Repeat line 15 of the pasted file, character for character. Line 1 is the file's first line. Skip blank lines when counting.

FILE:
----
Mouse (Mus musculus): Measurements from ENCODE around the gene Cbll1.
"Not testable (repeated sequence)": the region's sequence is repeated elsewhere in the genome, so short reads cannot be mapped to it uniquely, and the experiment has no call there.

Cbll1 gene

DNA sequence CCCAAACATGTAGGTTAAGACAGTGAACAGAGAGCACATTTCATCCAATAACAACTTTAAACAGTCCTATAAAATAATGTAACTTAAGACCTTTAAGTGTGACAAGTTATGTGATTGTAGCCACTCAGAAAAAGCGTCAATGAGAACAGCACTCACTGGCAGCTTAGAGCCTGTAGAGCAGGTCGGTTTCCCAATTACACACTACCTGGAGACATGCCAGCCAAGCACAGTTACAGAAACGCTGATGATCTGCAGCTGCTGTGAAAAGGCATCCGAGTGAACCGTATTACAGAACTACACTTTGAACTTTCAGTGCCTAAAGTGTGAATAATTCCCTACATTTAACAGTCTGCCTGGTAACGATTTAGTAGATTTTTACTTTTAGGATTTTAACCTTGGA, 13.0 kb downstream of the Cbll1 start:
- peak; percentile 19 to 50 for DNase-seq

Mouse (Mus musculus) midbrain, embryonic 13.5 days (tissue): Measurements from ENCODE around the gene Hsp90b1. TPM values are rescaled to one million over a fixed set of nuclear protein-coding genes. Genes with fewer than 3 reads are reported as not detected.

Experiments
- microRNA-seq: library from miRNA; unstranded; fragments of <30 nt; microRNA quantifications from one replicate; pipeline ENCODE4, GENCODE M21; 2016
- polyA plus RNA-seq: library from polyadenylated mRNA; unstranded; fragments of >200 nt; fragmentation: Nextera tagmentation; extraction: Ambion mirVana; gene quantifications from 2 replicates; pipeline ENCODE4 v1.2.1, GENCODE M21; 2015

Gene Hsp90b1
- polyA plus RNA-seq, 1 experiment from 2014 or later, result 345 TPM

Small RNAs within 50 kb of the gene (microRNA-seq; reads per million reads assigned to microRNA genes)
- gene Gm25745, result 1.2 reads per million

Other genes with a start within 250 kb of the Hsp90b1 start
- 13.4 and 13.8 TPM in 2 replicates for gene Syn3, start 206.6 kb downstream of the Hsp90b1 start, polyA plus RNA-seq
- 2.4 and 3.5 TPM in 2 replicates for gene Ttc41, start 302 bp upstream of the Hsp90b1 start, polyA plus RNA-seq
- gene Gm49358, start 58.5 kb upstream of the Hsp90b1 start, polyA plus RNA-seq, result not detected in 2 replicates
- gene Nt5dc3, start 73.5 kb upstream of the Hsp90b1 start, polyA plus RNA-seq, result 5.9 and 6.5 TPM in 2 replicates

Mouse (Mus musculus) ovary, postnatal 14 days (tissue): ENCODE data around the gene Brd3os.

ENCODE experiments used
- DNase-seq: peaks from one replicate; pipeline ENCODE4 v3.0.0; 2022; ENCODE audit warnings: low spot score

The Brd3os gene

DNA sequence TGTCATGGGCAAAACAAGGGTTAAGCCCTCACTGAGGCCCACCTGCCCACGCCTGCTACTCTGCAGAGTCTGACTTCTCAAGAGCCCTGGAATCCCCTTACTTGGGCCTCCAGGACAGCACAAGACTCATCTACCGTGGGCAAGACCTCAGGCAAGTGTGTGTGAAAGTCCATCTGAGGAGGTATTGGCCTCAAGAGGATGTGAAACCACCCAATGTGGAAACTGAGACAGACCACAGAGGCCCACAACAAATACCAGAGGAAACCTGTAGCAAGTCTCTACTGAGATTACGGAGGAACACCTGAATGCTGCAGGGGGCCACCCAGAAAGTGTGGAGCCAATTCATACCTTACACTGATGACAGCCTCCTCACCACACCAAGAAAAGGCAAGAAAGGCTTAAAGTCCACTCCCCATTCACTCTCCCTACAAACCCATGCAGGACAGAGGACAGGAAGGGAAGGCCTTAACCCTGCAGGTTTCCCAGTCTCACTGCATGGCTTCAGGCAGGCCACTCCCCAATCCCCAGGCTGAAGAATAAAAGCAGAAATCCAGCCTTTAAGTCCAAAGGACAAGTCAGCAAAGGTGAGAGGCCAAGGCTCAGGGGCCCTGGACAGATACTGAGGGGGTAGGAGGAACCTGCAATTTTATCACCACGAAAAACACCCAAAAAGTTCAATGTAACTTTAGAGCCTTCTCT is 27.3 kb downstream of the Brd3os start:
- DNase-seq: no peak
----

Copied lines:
- 13.4 and 13.8 TPM in 2 replicates for gene Syn3, start 206.6 kb downstream of the Hsp90b1 start, polyA plus RNA-seq